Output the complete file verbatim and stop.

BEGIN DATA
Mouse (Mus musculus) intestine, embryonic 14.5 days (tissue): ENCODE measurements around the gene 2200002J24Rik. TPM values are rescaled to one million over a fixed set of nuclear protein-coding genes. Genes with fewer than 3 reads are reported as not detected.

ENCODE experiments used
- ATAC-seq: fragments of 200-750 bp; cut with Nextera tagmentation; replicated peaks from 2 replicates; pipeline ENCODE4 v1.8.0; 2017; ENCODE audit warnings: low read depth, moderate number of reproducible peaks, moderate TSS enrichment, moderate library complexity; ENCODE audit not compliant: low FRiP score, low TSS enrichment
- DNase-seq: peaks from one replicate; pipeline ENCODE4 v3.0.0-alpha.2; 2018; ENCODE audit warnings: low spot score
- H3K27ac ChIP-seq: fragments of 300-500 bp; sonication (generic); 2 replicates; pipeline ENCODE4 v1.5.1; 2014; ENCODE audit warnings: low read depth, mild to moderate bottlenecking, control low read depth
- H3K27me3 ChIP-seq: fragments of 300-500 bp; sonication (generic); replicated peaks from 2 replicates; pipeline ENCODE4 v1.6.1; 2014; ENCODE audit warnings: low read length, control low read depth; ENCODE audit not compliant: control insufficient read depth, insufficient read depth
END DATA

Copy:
Mouse (Mus musculus) intestine, embryonic 14.5 days (tissue): ENCODE measurements around the gene 2200002J24Rik. TPM values are rescaled to one million over a fixed set of nuclear protein-coding genes. Genes with fewer than 3 reads are reported as not detected.

ENCODE experiments used
- ATAC-seq: fragments of 200-750 bp; cut with Nextera tagmentation; replicated peaks from 2 replicates; pipeline ENCODE4 v1.8.0; 2017; ENCODE audit warnings: low read depth, moderate number of reproducible peaks, moderate TSS enrichment, moderate library complexity; ENCODE audit not compliant: low FRiP score, low TSS enrichment
- DNase-seq: peaks from one replicate; pipeline ENCODE4 v3.0.0-alpha.2; 2018; ENCODE audit warnings: low spot score
- H3K27ac ChIP-seq: fragments of 300-500 bp; sonication (generic); 2 replicates; pipeline ENCODE4 v1.5.1; 2014; ENCODE audit warnings: low read depth, mild to moderate bottlenecking, control low read depth
- H3K27me3 ChIP-seq: fragments of 300-500 bp; sonication (generic); replicated peaks from 2 replicates; pipeline ENCODE4 v1.6.1; 2014; ENCODE audit warnings: low read length, control low read depth; ENCODE audit not compliant: control insufficient read depth, insufficient read depth